7 things to know about the planned downtown special services district levy increase
Assessments that help fund the Rochester Downtown Alliance are slated to receive the maximum allowed increase next year.
The Rochester City Council is holding a public hearing during its 7 p.m. meeting Monday in council chambers of the city-county Government Center.
Here are a few things to know about the planned 8 percent levy increase:
1. The new levy will be double what was collected in 2006.
When the special services district was created to help fund the RDA, it collected $150,000 in property taxes, with plans for a 5 percent increase each year.
When the district was renewed in 2015, the tax increases were set to a scale from 4 percent to 8 percent, based on the change in the district’s tax capacity.
With the planned 8 percent increase, the tax next year will collect an additional $22,500 compared to this year, bringing the total to a little more than $300,000.
2. Rochester and Mayo Clinic provide a flat contribution.
When the RDA special services district was created, the city and Mayo Clinic agreed to provide half the initial funding, $75,000 each to match the $150,000 in property taxes.
According to RDA annual reports, that annual funding remained flat until being raised to $100,000 each in 2017.
3. The assessment has funded about a third of the RDA budget.
In 2016, the special services district was 34 percent of the organization’s revenue — $247,000 of a $722,000 budget. The alliance generated $325,000 in revenue through activities and events.
Last year, the $267,000 collected in property taxes covered 31 percent of the organization’s budget, with alliance-generated revenue climbing to about $385,000.
4. Properties, not businesses, are assessed.
Sarah Oslund, interim executive director for the RDA, said the number of businesses represented by the alliance can fluctuate as they open and close within the 44-block district.
Last year’s annual report showed a total of 320 businesses, but she said the number likely is closer to 340 today.
That said, the levy is split among property owners who have buildings in the district that house businesses represented by the RDA. It is up to the property owners to determine how the businesses contribute to the amount owed, Rochester Assistant City Administrator Terry Spaeth said.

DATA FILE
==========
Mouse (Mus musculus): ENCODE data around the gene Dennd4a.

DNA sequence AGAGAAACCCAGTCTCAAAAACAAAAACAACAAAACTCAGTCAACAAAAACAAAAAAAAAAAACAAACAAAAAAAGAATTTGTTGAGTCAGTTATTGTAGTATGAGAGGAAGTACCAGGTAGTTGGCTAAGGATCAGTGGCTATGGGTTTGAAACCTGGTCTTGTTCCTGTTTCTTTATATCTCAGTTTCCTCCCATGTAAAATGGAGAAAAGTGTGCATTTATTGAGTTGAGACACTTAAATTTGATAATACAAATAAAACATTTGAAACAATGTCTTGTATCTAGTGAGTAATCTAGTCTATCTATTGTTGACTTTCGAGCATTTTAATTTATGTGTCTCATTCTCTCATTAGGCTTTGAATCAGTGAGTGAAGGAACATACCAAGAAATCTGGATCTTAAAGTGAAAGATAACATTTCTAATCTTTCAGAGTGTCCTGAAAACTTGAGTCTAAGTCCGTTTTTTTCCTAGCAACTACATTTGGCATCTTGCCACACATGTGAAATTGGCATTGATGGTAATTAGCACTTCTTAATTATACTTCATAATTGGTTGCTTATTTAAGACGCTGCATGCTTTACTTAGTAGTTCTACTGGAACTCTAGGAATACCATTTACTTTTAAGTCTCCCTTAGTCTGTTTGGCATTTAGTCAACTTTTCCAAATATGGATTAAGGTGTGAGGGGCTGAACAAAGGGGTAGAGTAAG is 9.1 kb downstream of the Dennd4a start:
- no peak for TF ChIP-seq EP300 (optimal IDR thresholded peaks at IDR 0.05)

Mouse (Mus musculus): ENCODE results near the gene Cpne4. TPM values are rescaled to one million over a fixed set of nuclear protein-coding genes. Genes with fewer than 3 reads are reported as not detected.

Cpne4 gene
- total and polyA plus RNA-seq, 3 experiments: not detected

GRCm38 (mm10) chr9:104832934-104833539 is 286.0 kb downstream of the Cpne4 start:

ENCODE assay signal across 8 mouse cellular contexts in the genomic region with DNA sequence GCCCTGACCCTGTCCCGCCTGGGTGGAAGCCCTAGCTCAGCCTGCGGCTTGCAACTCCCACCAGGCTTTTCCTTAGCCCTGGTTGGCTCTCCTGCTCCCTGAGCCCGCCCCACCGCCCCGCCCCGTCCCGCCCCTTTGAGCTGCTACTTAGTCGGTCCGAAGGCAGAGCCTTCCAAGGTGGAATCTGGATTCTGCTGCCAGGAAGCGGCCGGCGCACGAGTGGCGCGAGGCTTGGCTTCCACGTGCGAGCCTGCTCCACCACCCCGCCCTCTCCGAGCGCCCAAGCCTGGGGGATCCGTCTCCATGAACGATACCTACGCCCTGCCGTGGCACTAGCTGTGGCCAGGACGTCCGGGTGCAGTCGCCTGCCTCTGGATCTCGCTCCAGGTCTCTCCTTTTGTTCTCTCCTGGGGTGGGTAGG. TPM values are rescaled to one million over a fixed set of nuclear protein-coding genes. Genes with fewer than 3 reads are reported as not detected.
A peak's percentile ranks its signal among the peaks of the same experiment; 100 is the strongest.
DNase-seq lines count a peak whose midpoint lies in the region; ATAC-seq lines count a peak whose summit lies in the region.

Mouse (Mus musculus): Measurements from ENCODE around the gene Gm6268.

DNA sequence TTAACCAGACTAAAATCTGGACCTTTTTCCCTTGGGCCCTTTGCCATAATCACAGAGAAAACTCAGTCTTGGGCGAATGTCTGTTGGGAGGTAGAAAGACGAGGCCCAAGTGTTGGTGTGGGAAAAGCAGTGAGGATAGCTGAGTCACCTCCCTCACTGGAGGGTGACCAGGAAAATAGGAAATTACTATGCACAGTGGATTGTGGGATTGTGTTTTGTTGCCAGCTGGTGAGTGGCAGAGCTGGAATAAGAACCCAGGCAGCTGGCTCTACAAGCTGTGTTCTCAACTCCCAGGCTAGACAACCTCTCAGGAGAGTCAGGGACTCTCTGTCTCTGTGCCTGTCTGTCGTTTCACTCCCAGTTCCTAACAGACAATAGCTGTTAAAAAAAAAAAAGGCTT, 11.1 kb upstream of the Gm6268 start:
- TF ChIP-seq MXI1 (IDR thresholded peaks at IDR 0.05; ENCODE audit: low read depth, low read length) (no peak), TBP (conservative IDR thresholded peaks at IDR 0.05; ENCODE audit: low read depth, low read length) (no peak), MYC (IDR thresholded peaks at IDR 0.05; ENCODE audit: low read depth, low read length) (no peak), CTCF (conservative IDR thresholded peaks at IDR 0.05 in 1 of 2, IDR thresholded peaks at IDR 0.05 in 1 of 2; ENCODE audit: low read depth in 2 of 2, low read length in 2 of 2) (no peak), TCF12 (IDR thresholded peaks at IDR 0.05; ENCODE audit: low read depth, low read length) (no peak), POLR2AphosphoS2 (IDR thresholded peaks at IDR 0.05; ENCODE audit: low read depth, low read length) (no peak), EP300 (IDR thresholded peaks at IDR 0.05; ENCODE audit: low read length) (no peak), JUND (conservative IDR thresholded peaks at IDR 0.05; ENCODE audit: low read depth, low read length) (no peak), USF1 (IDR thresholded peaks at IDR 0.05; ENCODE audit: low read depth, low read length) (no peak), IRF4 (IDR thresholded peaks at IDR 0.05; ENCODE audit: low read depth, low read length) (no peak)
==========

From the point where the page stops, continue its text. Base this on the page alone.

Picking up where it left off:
5. Increase tax capacity is above levy increase.
Spaeth said the tax capacity of properties in the district grew by about 9.3 percent in the last year, as market values of properties continue to increase.
With the levy increase capped at 8 percent, 2019 will be the sixth time the tax capacity has outpaced the levy increase in 13 years.
6. RDA is striving to benefit all businesses.
While participation in events, such as Thursdays on First and SocialIce, offer specific advantages for some businesses, Oslund said the alliance’s board is working to bring added value to all businesses.
With 100 service businesses in the district, which includes dentists, lawyers and accountants, she said the organization has been collecting data that can help those businesses tap into emerging trends and attract new clients.
Additionally, she said marketing efforts aim to draw new downtown traffic that can benefit all businesses.
7. It is possible to be removed from the district.
While Rochester City Council members have expressed a hesitancy to approve changes to the district map, one business was successful in a quest to be removed.
In 2015, when the special service district was renewed for 10 years, Honest Bike Shop owner Paul Myhrom, a former city council member, successfully advocated to be removed from the district, citing a lack of benefit from the imposed tax.
At the time, the special district tax was $66.22 on a $282,600 property with a total tax bill of $5,294, and the council split 4-3 in supporting the change.
Oslund and Spaeth said no other businesses have expressed a similar desire to be removed from the district since 2015.